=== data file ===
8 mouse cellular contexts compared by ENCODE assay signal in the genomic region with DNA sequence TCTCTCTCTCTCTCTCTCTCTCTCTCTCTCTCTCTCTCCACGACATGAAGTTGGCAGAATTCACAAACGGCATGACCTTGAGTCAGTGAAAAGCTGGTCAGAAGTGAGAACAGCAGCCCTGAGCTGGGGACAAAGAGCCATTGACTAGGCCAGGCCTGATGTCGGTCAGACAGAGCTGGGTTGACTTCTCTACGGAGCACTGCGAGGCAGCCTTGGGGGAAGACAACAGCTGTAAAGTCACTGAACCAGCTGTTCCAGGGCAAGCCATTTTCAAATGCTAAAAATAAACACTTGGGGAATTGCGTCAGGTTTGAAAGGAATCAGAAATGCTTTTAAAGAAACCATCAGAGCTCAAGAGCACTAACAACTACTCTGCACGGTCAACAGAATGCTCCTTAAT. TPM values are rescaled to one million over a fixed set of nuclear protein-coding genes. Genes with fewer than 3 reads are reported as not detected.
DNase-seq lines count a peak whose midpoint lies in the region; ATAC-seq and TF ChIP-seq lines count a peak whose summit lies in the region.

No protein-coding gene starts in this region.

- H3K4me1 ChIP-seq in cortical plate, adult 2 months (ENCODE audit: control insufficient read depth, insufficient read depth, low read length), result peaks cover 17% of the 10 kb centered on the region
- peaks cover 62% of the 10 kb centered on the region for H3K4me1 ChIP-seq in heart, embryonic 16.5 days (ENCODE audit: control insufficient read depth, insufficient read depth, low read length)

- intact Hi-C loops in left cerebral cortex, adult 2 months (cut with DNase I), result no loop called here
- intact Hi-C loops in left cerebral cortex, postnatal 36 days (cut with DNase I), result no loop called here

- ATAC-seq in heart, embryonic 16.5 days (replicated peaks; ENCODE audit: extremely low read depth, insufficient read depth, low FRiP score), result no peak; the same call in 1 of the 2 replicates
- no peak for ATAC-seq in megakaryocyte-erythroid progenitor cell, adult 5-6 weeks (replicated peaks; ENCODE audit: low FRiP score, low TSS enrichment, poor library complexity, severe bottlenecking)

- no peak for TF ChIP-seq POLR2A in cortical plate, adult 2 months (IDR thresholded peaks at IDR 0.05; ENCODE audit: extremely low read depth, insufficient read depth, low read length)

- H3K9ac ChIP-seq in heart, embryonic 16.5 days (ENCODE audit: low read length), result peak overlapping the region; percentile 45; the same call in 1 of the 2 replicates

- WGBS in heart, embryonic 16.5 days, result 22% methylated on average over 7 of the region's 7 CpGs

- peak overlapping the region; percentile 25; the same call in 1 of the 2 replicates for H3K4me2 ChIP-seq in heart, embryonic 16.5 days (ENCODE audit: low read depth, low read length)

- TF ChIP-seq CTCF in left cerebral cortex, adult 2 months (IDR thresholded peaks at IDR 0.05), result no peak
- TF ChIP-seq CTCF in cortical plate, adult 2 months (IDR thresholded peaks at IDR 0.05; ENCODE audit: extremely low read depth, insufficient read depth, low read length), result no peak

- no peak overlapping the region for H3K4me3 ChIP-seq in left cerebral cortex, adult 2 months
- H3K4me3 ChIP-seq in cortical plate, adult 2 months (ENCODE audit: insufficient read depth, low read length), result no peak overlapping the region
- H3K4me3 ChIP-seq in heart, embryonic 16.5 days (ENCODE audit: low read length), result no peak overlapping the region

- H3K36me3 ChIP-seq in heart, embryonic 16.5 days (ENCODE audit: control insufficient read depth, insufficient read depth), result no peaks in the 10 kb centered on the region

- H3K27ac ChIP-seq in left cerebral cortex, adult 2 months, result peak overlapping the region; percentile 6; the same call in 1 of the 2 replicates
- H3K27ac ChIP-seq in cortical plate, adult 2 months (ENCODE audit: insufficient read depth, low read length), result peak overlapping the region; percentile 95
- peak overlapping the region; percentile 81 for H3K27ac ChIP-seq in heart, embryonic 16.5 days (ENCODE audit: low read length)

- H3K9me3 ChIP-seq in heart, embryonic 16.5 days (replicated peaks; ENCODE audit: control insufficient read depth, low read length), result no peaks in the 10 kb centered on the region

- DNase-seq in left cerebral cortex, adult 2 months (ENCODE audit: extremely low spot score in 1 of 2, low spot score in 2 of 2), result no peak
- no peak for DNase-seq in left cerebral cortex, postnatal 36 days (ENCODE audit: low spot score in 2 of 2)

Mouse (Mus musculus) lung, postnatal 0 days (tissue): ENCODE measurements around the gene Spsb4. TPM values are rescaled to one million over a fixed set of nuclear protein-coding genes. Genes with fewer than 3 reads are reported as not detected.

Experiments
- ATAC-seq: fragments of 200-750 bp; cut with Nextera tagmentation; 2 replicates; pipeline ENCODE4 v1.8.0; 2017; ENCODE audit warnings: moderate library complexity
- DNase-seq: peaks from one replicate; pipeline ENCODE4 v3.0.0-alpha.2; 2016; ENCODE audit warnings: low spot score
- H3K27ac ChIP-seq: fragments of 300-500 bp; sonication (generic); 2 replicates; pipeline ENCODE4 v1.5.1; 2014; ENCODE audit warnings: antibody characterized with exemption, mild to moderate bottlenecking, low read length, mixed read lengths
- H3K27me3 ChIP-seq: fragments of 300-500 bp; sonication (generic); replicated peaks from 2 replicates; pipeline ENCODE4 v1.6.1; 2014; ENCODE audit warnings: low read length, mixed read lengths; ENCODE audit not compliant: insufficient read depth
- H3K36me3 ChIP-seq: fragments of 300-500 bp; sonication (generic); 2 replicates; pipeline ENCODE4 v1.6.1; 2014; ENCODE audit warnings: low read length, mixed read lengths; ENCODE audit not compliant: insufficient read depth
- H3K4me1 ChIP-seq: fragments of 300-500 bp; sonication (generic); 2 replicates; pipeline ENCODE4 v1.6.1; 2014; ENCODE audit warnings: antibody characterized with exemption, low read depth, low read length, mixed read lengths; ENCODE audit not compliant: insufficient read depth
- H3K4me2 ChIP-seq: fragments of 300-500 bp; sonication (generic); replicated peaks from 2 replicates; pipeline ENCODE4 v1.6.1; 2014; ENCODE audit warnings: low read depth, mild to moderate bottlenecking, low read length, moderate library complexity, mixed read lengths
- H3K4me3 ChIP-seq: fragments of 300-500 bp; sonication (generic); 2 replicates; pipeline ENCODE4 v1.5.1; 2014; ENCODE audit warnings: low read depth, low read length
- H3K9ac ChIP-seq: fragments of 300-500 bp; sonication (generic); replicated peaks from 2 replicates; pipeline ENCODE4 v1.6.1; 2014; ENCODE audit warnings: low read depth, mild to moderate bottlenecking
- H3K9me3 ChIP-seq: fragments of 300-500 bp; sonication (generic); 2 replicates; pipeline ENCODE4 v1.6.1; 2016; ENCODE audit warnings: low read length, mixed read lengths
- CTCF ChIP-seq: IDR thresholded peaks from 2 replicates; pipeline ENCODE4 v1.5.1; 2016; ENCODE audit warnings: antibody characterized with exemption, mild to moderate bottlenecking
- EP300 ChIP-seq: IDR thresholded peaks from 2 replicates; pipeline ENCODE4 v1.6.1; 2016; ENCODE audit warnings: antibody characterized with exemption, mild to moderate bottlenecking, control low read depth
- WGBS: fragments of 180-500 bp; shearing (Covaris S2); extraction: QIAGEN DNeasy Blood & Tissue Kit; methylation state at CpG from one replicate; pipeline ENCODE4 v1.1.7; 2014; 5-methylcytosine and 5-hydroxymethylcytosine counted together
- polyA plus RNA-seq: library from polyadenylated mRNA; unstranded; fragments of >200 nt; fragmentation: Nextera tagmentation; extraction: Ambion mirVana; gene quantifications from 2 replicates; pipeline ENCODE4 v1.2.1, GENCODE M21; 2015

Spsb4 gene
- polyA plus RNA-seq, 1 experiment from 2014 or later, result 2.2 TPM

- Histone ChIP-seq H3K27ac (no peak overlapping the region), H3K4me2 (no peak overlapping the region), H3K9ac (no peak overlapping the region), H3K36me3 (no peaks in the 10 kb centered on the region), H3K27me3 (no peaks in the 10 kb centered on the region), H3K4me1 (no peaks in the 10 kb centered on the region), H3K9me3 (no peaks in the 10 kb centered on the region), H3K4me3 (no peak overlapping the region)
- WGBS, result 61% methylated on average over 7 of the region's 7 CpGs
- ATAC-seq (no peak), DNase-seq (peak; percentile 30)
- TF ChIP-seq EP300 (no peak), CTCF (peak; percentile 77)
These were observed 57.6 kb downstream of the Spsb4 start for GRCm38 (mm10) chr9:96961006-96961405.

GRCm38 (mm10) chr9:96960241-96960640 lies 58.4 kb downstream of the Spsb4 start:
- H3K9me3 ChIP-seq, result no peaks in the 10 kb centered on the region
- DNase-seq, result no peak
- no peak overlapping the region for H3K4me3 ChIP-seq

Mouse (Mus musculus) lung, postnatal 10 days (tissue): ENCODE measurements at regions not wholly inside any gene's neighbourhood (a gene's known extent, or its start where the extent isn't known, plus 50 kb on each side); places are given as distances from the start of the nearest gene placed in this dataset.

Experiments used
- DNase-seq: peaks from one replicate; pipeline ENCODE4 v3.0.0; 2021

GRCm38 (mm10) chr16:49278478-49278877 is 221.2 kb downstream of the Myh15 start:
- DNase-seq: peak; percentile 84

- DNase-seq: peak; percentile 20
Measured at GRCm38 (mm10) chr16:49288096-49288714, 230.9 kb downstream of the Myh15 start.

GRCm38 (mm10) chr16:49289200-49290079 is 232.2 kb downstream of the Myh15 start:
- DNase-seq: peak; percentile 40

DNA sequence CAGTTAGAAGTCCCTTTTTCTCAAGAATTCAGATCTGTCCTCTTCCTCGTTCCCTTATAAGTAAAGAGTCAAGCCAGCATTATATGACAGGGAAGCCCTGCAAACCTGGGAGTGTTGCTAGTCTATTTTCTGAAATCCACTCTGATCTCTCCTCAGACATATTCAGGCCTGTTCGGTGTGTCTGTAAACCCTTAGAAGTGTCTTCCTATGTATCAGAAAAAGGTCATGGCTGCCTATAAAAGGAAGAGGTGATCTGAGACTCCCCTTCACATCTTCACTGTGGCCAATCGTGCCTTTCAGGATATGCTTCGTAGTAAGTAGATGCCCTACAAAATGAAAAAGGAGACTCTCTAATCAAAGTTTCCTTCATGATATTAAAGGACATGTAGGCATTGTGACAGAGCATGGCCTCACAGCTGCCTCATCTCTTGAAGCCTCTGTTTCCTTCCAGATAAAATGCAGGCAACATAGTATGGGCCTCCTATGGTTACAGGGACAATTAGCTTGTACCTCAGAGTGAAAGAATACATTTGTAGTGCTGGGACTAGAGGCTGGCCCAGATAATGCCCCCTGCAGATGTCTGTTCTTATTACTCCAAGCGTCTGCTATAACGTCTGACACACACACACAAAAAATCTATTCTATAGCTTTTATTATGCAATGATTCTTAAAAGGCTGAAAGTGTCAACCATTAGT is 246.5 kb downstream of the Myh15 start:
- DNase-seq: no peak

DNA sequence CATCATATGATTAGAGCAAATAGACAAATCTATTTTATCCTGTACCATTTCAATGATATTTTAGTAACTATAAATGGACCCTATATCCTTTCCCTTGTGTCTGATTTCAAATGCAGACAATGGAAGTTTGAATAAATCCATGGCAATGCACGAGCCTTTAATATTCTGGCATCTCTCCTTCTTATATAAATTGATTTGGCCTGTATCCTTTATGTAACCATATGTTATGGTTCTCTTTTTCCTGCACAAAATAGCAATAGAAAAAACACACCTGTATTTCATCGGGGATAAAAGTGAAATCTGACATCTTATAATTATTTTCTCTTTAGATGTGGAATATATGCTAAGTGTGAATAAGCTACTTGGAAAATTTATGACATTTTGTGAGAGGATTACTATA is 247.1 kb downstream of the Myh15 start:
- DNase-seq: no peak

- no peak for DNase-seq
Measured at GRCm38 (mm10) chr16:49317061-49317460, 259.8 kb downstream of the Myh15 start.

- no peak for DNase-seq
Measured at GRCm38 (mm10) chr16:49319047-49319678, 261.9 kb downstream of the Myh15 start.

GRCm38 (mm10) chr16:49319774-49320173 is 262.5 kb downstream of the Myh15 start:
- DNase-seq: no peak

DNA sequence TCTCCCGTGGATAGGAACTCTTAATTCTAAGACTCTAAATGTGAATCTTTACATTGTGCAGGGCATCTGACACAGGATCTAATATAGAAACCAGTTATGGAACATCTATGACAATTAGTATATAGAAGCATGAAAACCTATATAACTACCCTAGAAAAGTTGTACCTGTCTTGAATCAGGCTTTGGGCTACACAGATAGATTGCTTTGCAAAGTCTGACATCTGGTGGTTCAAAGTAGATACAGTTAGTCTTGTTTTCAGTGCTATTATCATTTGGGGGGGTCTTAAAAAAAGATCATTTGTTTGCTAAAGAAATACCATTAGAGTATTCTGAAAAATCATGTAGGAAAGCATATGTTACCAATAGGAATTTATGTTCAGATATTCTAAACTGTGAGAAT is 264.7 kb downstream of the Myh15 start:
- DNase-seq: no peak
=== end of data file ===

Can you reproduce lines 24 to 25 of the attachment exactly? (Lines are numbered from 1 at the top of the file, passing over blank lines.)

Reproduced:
- DNase-seq in left cerebral cortex, adult 2 months (ENCODE audit: extremely low spot score in 1 of 2, low spot score in 2 of 2), result no peak
- no peak for DNase-seq in left cerebral cortex, postnatal 36 days (ENCODE audit: low spot score in 2 of 2)